The aura around Kerala model of development often appears to be pretentious, considering the macro economic factors of the state which is a remittance economy piloted by the service sector. The survey of India’s inward remittances[1] in 2016-17, states that Kerala accounts for the highest share which is 19 percent of total inward remittance vis-à-vis other states. The commercial exploitation of oil in the 1950s and 1960s opened doors of opportunities for Keralites, initiating the stride of remittance dependent growth of the economy.

It could be construed as a structural transformation[2] of the economy wherein the relative importance of agriculture sector in the state’s economy got transformed in between 1980-81 to 2010-11. The service sector led growth was not able to generate employment opportunities matching with its income, it contributed more than 50 per cent of the economy. The unemployment in Kerala[3] at present is 12.5 per cent as against the national level of 5 per cent,

Kerala would not deign to consider agriculture as a sector of significance for providing job opportunities mainly due to the preference for white collar jobs and lack of credence that agriculture is a profitable venture. But the share[4] of cultivators and agricultural labourers reduced from 2001 to 2011 at a rate of 7.4 percent and 18.4 per cent respectively, not just due to the condescending attitude towards agriculture. It is also intriguing to note that the growth[5] of manufacturing sector at constant prices (2011-12) marked a steep fall, as it came down to 2.2 per cent in 2016-17 from 12 per cent in 2015-16. Things look grimmer for Kerala in face of the cumbersome task to rebuild the economy post flood. It is also the right time to ponder whether it is presumptuous to assume that dependence on service sector and remittance alone will suffice to ensure smooth growth of the economy and solve the age old problem of unemployment in the state.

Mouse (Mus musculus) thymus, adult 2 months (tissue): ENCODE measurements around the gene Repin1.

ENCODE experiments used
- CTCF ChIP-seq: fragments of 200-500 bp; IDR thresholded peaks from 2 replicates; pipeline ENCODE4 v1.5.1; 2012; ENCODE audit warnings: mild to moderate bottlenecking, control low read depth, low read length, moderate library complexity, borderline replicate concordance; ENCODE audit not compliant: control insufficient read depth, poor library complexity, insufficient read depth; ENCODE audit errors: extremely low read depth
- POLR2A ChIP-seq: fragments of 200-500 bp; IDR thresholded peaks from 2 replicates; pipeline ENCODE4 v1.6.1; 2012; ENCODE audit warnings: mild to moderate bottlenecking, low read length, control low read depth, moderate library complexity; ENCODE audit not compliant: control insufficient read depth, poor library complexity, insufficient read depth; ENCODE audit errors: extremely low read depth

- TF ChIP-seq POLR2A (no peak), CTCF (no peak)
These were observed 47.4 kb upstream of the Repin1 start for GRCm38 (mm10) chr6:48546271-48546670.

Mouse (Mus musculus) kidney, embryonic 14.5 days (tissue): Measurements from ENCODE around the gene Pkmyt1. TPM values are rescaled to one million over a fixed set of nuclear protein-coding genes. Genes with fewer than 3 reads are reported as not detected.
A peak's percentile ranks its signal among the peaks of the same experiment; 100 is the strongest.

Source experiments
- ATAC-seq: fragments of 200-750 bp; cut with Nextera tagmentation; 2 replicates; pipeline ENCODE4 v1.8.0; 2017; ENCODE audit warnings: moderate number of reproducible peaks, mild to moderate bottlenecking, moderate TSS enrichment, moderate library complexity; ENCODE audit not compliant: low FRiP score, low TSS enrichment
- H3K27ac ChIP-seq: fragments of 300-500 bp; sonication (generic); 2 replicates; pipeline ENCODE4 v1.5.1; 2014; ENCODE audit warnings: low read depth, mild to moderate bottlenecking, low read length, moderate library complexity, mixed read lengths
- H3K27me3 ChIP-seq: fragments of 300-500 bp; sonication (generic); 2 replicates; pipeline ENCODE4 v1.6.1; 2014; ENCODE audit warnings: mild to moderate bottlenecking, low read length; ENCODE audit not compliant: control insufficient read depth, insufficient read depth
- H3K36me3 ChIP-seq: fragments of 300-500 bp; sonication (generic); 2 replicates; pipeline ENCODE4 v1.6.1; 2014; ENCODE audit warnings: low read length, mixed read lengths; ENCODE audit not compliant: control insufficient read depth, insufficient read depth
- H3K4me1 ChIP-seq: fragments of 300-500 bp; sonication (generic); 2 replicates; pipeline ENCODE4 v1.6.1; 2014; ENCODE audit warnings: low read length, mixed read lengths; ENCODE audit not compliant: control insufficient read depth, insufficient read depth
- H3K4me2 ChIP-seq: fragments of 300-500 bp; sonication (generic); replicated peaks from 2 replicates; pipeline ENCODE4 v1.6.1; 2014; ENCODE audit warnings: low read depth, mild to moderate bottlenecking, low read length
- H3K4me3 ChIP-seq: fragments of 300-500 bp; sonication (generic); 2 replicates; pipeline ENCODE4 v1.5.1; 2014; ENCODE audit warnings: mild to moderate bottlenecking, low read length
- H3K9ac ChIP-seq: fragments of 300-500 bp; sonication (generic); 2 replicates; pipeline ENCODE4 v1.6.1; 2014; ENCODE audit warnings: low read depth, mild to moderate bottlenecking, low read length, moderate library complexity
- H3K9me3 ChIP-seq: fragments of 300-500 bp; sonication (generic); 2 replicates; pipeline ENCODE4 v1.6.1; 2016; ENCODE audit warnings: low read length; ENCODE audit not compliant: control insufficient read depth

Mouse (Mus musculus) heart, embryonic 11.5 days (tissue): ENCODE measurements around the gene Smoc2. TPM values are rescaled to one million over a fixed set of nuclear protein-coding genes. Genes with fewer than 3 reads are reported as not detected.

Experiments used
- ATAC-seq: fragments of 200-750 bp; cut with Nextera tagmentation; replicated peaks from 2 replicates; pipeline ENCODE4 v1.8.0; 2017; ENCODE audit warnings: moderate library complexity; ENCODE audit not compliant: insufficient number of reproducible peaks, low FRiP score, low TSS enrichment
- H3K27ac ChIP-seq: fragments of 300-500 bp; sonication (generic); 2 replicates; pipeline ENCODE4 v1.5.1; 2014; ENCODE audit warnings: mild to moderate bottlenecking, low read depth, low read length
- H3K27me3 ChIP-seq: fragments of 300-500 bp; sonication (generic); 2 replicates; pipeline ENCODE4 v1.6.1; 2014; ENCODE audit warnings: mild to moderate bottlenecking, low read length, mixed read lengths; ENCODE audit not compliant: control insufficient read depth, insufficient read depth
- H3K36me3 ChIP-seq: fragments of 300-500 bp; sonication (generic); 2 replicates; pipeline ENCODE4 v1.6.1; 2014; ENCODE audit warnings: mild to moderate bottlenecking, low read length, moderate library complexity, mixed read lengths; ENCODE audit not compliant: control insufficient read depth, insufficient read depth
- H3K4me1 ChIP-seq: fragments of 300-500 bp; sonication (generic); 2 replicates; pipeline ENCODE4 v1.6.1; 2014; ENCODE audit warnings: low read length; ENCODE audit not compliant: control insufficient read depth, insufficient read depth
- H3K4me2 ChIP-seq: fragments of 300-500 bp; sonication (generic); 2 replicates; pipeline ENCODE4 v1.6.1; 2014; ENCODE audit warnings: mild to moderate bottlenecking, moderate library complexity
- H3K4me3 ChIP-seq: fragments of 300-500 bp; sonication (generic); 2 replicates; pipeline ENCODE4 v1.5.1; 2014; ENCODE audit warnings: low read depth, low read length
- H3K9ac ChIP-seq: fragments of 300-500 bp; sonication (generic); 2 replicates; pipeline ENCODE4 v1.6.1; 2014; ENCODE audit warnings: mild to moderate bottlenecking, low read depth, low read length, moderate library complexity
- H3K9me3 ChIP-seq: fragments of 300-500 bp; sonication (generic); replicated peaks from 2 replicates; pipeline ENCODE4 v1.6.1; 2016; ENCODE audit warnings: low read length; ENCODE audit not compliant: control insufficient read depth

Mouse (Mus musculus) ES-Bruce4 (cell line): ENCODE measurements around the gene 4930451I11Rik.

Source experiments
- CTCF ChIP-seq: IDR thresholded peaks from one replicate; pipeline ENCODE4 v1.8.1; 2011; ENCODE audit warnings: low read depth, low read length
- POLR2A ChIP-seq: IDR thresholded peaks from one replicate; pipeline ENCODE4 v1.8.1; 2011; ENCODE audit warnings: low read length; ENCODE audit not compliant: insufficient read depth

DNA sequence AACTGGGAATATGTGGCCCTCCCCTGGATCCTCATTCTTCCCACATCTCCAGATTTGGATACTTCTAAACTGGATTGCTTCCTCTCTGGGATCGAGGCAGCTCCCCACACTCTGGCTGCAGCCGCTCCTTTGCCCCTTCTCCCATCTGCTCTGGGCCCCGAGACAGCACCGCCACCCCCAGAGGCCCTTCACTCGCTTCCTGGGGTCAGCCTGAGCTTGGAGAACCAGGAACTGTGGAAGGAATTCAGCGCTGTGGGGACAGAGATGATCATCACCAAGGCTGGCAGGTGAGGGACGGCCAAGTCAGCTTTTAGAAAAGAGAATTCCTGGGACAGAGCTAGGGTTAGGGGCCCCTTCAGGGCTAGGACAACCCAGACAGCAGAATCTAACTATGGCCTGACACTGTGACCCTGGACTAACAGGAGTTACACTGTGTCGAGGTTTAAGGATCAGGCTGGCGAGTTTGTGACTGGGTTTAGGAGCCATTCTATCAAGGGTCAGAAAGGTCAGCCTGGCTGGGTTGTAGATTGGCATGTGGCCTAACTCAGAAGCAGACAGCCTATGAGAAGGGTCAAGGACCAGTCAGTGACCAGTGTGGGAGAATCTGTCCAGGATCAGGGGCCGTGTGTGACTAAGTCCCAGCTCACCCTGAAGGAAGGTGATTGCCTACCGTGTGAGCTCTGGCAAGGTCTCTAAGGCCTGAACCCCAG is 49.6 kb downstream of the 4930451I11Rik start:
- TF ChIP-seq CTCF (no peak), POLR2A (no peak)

The contribution[7] of agriculture to state’s GSDP was 52 per cent in 1960-61 which stooped to 11 percent in 2014-15 and 10.58 per cent in 2016-2017.  The area occupied by food crops[8] like rice, tapioca and pulses account for only 10.21 per cent of the total cultivated area and a major share of 62 per cent was occupied by cash crops in 2015-16. The decline in production of food crops not only gives an apparition of food shortage and price inflation for staple food but also hints on ecological imbalance due to conversion of paddy fields. While it is not justifiable to enforce that paddy fields can only be used for its cultivation which is not profitable, it is to be pondered what could be done to revive it so that paddy production will increase and ecological balance will also be maintained.

The flood has left a surpassing damage to agriculture sector affecting cash crop cultivation, dairy farming and took a greater toll on paddy cultivation causing an estimated loss[9] of INR 1355.68 crore to 3.14 lakh farmers. The actual loss will be even more considering its impact on the industries hitched to it and loss of jobs. It is going to cause more people to shift from farming and it can become inexorably worse if the state continues to remain laid-back .